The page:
Oh dear. What was charming in scatty, eccentric singleton Bridget Jones has become deeply irritating in a widowed mother of young children. I thoroughly enjoyed the original BJ books, but with this one, I repeatedly had the desire to slap the character and tell her to grow up. Samantha Bond did the best with the story that she could, but I am afraid that this is not one I can recommend.
No, I've just listened to it. It was very good.
It's a follow on from Bridget Jones books
I like her voice
It was a lovely bit of fun. Like catching up with an old friend.
No. I hated this book.
There was no story! Just totally predictable Bridget's search for another man, Mark having died.
Regret for spending my money on this rubbish!
If you're thinking of buying the new book about Bridget Jones don't bother get out your old ones! They were of there time - funny and new. Not so this resurrection of Bridget - I wonder what prompted this book? Ill thought out and just plain rubbish - save your money!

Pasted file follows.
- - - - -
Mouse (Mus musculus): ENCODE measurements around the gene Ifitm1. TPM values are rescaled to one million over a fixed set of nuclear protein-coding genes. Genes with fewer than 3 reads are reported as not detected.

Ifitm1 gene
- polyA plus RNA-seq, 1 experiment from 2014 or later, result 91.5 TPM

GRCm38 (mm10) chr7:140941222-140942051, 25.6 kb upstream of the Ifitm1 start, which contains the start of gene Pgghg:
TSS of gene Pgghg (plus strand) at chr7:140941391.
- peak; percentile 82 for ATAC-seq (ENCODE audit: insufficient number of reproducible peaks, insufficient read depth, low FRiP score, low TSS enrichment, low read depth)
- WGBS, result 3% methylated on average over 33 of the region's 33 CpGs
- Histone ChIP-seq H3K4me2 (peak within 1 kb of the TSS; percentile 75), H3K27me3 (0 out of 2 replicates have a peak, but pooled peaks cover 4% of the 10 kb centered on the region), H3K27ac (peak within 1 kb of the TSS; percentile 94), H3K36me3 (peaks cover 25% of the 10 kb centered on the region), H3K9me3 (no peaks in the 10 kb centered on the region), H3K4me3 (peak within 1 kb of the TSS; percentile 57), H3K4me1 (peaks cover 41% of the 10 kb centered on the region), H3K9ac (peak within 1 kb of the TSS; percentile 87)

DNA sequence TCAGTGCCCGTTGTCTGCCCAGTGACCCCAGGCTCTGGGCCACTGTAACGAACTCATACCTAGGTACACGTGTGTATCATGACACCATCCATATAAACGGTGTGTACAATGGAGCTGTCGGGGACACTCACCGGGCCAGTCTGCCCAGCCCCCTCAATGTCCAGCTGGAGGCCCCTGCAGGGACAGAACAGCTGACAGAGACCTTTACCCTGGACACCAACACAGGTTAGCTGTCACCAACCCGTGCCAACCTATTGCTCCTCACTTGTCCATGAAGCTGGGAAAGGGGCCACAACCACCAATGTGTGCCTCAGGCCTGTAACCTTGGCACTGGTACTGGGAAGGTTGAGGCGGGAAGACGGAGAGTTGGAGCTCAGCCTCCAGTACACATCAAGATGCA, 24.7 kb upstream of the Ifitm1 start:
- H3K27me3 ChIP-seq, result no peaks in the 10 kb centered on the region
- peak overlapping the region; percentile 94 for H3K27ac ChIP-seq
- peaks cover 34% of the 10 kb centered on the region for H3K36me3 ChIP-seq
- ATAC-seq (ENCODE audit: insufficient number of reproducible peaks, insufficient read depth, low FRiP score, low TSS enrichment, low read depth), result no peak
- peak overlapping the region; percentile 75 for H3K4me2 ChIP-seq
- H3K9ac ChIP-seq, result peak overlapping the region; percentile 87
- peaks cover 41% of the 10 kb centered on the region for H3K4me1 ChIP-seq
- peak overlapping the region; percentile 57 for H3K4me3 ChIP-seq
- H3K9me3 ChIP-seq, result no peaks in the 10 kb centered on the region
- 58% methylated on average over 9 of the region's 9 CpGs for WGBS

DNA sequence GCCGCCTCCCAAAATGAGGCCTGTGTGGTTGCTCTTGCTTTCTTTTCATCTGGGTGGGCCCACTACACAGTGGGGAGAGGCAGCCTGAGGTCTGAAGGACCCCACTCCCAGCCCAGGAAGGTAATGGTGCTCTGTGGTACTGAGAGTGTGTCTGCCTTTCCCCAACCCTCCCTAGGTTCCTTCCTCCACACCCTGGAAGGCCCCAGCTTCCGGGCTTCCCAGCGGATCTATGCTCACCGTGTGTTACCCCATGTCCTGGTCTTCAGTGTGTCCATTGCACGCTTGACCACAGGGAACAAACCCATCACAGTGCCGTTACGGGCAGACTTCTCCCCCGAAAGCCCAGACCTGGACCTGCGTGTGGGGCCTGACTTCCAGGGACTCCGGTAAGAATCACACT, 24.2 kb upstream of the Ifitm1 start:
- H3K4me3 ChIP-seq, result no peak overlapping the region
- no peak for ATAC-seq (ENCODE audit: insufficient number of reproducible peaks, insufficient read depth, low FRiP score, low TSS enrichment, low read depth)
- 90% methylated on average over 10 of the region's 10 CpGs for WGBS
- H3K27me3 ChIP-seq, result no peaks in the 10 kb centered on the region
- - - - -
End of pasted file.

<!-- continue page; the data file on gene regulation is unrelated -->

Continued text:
My name is Julie and I'm a middle aged woman who enjoys good writing, and good narration.
I think Bridget Jones has now run her course, I don't think I want to hear about her decline into old age and decrepitude , although Samantha Bond is a fabulous actress , as I know what she looks like ( and she's not Renee Zellweger) it was difficult getting used to her as Bridget.
The most interesting aspect was that Bridget has not gained any common sense or maturity having become a mother.
I haven't but would enjoy listening to her again.
Probably not at the cinema.